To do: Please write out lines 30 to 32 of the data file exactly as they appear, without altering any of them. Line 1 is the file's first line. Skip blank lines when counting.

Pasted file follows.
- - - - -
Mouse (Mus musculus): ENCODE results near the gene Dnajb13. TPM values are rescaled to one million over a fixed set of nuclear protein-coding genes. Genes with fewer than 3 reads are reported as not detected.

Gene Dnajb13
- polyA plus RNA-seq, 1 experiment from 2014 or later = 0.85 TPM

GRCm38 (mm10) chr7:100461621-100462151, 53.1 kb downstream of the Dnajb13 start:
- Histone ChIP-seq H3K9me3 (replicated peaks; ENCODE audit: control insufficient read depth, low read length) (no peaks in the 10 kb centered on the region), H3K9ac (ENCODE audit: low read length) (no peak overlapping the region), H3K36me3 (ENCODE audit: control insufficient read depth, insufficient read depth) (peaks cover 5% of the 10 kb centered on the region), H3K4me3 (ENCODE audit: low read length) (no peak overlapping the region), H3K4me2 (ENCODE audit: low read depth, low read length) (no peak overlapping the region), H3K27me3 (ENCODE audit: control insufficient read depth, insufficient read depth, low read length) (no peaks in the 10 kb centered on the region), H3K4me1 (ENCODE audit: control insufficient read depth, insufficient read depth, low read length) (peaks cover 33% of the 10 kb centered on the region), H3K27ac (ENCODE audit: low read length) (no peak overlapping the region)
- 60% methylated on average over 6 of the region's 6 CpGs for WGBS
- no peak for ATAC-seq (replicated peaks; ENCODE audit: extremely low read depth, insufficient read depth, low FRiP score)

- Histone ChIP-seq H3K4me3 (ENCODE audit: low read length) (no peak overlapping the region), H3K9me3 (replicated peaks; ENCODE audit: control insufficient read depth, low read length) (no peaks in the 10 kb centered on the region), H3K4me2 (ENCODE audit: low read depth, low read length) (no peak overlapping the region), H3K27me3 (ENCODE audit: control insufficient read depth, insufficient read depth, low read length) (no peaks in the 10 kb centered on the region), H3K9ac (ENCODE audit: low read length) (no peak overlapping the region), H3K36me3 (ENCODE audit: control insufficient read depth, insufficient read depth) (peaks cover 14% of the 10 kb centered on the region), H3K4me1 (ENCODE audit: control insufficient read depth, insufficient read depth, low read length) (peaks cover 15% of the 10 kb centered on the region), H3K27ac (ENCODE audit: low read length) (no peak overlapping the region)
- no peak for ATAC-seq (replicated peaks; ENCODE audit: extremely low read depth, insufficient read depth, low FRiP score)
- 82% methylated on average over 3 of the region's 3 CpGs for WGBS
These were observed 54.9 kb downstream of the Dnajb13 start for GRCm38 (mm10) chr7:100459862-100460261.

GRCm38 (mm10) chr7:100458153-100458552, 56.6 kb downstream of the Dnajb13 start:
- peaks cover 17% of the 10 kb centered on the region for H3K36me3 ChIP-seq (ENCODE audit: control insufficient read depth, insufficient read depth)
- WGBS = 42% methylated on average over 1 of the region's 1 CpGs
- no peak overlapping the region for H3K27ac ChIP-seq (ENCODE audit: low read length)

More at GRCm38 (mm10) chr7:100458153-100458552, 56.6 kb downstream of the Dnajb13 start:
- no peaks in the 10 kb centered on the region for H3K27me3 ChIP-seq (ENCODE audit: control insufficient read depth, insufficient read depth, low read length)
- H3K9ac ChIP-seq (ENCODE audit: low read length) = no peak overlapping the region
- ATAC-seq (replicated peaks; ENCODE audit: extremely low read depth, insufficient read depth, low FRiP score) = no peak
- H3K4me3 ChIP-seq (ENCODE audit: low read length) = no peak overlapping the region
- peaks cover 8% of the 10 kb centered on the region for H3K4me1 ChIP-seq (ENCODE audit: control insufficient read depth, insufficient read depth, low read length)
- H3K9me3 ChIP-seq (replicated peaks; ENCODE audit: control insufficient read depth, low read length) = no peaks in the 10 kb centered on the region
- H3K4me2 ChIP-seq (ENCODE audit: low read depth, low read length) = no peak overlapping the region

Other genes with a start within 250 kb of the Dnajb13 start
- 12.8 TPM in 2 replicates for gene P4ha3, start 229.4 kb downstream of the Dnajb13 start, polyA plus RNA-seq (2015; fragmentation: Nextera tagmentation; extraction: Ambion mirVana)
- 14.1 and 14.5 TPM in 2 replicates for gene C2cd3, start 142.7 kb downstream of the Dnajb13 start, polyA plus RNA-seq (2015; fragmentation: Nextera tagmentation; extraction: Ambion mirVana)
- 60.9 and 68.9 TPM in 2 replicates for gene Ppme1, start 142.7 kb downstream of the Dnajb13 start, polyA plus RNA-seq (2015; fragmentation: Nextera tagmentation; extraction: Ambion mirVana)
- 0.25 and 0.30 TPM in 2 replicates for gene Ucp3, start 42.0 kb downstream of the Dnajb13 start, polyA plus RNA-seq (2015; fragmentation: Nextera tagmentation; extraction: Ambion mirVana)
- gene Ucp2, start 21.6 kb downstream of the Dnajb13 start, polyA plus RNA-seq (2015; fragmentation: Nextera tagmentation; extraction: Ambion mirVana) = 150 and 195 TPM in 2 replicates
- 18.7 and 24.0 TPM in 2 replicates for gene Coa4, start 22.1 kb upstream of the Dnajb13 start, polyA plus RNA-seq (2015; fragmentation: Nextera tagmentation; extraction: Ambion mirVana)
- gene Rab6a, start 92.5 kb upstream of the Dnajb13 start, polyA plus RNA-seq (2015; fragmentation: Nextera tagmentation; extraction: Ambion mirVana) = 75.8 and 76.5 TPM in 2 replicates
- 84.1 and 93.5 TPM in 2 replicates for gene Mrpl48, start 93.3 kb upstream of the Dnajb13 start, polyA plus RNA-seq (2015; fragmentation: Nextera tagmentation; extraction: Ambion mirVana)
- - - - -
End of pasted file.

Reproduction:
- 18.7 and 24.0 TPM in 2 replicates for gene Coa4, start 22.1 kb upstream of the Dnajb13 start, polyA plus RNA-seq (2015; fragmentation: Nextera tagmentation; extraction: Ambion mirVana)
- gene Rab6a, start 92.5 kb upstream of the Dnajb13 start, polyA plus RNA-seq (2015; fragmentation: Nextera tagmentation; extraction: Ambion mirVana) = 75.8 and 76.5 TPM in 2 replicates
- 84.1 and 93.5 TPM in 2 replicates for gene Mrpl48, start 93.3 kb upstream of the Dnajb13 start, polyA plus RNA-seq (2015; fragmentation: Nextera tagmentation; extraction: Ambion mirVana)